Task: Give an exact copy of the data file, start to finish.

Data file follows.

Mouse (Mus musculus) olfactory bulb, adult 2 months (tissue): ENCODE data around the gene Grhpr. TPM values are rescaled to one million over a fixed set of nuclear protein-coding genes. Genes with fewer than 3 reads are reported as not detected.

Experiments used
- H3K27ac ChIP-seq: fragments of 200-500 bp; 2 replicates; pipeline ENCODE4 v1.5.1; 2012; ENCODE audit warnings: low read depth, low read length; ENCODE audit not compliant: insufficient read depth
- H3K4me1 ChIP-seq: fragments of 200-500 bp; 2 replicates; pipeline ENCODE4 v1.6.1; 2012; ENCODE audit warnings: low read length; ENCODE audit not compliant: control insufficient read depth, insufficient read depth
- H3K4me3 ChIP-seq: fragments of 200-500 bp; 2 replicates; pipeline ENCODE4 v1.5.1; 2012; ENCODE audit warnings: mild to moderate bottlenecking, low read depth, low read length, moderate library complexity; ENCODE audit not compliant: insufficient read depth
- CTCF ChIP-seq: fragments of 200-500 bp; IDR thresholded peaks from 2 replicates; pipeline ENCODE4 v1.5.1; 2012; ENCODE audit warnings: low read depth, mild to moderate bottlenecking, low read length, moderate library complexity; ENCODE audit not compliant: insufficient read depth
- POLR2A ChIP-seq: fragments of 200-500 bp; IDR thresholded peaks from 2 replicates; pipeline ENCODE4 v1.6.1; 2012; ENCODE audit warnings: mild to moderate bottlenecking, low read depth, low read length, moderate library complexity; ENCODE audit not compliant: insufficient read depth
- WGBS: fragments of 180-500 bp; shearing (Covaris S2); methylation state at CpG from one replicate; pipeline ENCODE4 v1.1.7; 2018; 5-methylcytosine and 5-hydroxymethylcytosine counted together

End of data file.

Mouse (Mus musculus) olfactory bulb, adult 2 months (tissue): ENCODE data around the gene Grhpr. TPM values are rescaled to one million over a fixed set of nuclear protein-coding genes. Genes with fewer than 3 reads are reported as not detected.

Experiments used
- H3K27ac ChIP-seq: fragments of 200-500 bp; 2 replicates; pipeline ENCODE4 v1.5.1; 2012; ENCODE audit warnings: low read depth, low read length; ENCODE audit not compliant: insufficient read depth
- H3K4me1 ChIP-seq: fragments of 200-500 bp; 2 replicates; pipeline ENCODE4 v1.6.1; 2012; ENCODE audit warnings: low read length; ENCODE audit not compliant: control insufficient read depth, insufficient read depth
- H3K4me3 ChIP-seq: fragments of 200-500 bp; 2 replicates; pipeline ENCODE4 v1.5.1; 2012; ENCODE audit warnings: mild to moderate bottlenecking, low read depth, low read length, moderate library complexity; ENCODE audit not compliant: insufficient read depth
- CTCF ChIP-seq: fragments of 200-500 bp; IDR thresholded peaks from 2 replicates; pipeline ENCODE4 v1.5.1; 2012; ENCODE audit warnings: low read depth, mild to moderate bottlenecking, low read length, moderate library complexity; ENCODE audit not compliant: insufficient read depth
- POLR2A ChIP-seq: fragments of 200-500 bp; IDR thresholded peaks from 2 replicates; pipeline ENCODE4 v1.6.1; 2012; ENCODE audit warnings: mild to moderate bottlenecking, low read depth, low read length, moderate library complexity; ENCODE audit not compliant: insufficient read depth
- WGBS: fragments of 180-500 bp; shearing (Covaris S2); methylation state at CpG from one replicate; pipeline ENCODE4 v1.1.7; 2018; 5-methylcytosine and 5-hydroxymethylcytosine counted together